Important Anesthesia Recommendations About Weight-loss Drugs

A brief, important follow-up about a drug class that is seeing wider use

Important Anesthesia Recommendations About Weight-loss Drugs

Two weeks ago, CORRelations covered findings from an authoritative randomized, double-blind “withdrawal trial” evaluating what happens when patients stop taking tirzepatide (Mounjaro). While the drug resulted in about 21% weight loss over the 36-week opening span of the study, patients regained an average of two-thirds of the weight they lost upon discontinuation of the medication. That finding has been fairly consistent among other drugs in that class, including semaglutide (Wegovy, Ozempic).

This post spurred a CORRelations reader to point out that there are current American Society of Anesthesiologists (ASA) guidelines for the perioperative management of patients taking these medications. While these are from another specialty and were first published last year, they have newfound relevance to readers here.

These guidelines are freely available in full-text form. While the evidence they muster mainly comes from case reports pertaining to instances of delayed gastric emptying that could cause regurgitation and pulmonary aspiration of gastric contents, it’s imperative that we ask our patients whether they are taking weight-loss drugs.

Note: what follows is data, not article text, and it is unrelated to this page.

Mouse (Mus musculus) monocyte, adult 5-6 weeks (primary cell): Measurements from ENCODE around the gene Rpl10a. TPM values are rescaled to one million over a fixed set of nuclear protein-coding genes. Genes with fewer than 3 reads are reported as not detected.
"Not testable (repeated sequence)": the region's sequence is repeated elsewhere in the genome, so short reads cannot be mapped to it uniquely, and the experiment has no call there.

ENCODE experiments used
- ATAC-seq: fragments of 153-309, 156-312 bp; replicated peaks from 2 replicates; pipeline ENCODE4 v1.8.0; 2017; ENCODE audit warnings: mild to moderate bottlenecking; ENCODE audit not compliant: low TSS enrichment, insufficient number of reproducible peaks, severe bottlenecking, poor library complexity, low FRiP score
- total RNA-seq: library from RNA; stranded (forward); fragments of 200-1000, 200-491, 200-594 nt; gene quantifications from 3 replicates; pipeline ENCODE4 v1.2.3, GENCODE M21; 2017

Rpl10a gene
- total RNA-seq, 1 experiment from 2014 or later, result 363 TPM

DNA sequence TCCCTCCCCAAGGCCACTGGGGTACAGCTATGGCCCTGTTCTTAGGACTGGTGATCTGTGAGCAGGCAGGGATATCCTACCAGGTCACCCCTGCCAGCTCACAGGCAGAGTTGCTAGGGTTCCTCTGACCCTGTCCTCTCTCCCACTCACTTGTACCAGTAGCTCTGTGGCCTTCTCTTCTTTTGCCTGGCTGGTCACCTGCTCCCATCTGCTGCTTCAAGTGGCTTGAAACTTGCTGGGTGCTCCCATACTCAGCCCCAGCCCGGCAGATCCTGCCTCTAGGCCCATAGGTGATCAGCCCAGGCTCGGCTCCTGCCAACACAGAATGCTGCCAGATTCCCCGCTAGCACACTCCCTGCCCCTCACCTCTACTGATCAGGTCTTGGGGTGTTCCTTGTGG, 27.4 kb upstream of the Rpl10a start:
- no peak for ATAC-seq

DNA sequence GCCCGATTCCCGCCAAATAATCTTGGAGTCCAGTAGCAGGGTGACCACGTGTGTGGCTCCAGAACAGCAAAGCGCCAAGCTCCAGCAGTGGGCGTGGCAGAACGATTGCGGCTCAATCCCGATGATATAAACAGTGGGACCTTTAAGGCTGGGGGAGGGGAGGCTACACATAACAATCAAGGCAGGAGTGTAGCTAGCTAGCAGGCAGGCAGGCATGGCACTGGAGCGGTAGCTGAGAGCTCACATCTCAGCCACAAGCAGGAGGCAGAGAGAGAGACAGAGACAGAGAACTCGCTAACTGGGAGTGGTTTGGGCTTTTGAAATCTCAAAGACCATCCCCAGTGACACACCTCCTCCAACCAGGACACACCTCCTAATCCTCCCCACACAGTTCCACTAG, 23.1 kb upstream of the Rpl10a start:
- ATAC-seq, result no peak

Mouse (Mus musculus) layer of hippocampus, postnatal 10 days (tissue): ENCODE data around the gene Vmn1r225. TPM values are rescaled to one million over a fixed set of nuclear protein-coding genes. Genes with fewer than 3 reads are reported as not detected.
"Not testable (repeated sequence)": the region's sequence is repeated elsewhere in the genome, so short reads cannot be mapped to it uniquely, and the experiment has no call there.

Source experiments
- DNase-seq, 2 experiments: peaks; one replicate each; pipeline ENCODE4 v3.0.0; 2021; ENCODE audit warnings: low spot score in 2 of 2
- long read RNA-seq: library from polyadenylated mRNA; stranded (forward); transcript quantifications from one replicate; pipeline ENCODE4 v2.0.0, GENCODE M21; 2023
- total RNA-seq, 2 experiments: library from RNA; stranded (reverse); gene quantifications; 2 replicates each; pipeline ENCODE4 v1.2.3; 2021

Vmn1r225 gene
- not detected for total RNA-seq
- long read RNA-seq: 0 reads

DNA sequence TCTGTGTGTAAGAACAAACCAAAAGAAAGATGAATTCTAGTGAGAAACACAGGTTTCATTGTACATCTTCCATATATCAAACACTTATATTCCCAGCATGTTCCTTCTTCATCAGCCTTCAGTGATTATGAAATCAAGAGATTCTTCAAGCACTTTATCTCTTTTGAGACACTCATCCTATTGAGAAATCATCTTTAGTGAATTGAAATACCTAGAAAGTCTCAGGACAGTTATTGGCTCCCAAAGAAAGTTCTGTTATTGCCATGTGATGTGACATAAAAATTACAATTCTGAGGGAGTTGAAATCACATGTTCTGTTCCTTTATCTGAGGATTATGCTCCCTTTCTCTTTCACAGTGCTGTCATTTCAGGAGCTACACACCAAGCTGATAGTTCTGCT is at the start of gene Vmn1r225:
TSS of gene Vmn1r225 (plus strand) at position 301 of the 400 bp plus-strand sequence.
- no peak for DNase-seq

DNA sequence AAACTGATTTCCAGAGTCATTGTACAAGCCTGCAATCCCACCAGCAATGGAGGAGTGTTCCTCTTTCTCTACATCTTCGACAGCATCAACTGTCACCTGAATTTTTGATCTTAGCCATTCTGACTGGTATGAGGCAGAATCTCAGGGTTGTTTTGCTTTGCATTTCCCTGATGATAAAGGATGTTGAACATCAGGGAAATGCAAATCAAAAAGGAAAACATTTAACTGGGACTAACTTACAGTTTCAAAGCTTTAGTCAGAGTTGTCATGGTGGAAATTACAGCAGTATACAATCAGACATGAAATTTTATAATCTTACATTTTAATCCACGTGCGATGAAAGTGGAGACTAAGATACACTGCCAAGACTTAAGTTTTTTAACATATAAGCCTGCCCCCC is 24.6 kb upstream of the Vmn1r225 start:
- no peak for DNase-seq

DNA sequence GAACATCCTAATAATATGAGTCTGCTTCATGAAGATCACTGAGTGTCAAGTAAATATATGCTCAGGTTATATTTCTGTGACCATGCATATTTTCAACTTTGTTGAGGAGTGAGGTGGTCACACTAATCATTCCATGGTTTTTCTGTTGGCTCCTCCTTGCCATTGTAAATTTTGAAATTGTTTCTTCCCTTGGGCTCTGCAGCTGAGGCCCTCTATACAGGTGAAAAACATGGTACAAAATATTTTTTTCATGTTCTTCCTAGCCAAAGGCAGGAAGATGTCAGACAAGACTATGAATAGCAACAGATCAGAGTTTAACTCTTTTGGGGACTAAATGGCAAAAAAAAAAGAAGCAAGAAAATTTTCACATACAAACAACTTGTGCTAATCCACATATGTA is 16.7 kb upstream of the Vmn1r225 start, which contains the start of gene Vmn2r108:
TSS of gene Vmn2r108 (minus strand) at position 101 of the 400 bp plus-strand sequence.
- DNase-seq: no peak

The main recommendations:

Prior to the Procedure:

  • For patients on daily dosing of these medications, consider holding them on the day of surgery, and for those on weekly dosing consider holding them a week prior to the procedure, regardless of indication (type 2 diabetes or weight loss), dose, or the type of procedure/surgery.
  • For patients with diabetes, if the drug is to be held for longer than that, consider consulting an endocrinologist for glycemic management.

Day of the Procedure: 

  • If the patient has GI symptoms, consider delaying the elective procedure because of the risk of regurgitation and aspiration.
  • If the patient has no GI symptoms, but the GLP-1 agonists were not held as advised, either proceed with “full stomach” precautions or evaluate gastric volume by ultrasound. If the stomach is empty, proceed with surgery; if the stomach is full or if ultrasound is inconclusive or not possible, consider delaying the procedure or apply “full stomach” precautions, but the risk of regurgitation and aspiration may be elevated.
  • Follow the current ASA fasting guidelines, though they acknowledge there is no evidence on this point vis-a-vis the new weight-loss drugs.


Joshi GP, Abdelmalak BB, Weigel WA, et al. American Society of Anesthesiologists Consensus-Based Guidance on Preoperative Management of Patients (Adults and Children) on Glucagon-Like Peptide-1 (GLP-1) Receptor Agonists. ASA News. June 29, 2023.